By Kierkegaard 4 Comments
Response blog to my first impressions here we go. Spoilers.
Playing with expectations
"I mean, the idea of Big Boss having a different face for every player, his story being somehow more personal in that customization even if his character stays defined--there's power there. If this story is about power corrupting, wouldn't it be crazy to choose the face of the guy?"
Hi past me! So, the character you created was indeed Big Boss disguising himself. He's pretending to be the medic who blew up with him in the helicopter. Crazy. I know.
You play the whole game as Big Boss faced medic guy, taking on the burden of heroism, and history, because of 10 years of hypnosis. Ocelot knew the whole time.
I feel like this works, and it justifies not being able to play as that older black gentleman I chose because people would know I wasn't Big Boss.
The idea of whether our true identity really matters, of what it would be like to be an average person thrust into extraordinary power, is a good one.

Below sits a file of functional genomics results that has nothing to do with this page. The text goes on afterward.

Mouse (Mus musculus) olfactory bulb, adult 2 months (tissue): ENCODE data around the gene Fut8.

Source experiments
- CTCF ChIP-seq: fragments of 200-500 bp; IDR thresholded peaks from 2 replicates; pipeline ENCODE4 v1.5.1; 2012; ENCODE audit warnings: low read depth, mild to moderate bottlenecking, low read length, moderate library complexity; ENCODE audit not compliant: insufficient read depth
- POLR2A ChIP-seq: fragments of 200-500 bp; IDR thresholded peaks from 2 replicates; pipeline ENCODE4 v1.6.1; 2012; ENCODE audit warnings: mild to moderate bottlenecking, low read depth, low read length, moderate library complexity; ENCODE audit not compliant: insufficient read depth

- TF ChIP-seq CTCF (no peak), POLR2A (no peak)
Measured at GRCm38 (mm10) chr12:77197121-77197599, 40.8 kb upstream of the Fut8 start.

The fact that medic guy both chooses to do great things like save Otacon and terrible things like shoot all of his men or use torture is interesting, as is his final incarnation as a boss fight in the second game.
Quiet had clothes!
Oh, oh my friend, only for that small amount of time. You see, Quiet is a photosynthetic science experiment that takes in her energy through the sunlight. I guess that happened after this spy version of her was set on fire by you.
She's a great character! She has a real moral quandary about speaking and spreading the pathogen or staying, well, quiet and protecting the base. She's like the new Ocelot--she's more loyal to Snake and to some larger cause than what she appears. She's brutal and skilled. She's intelligent and caring.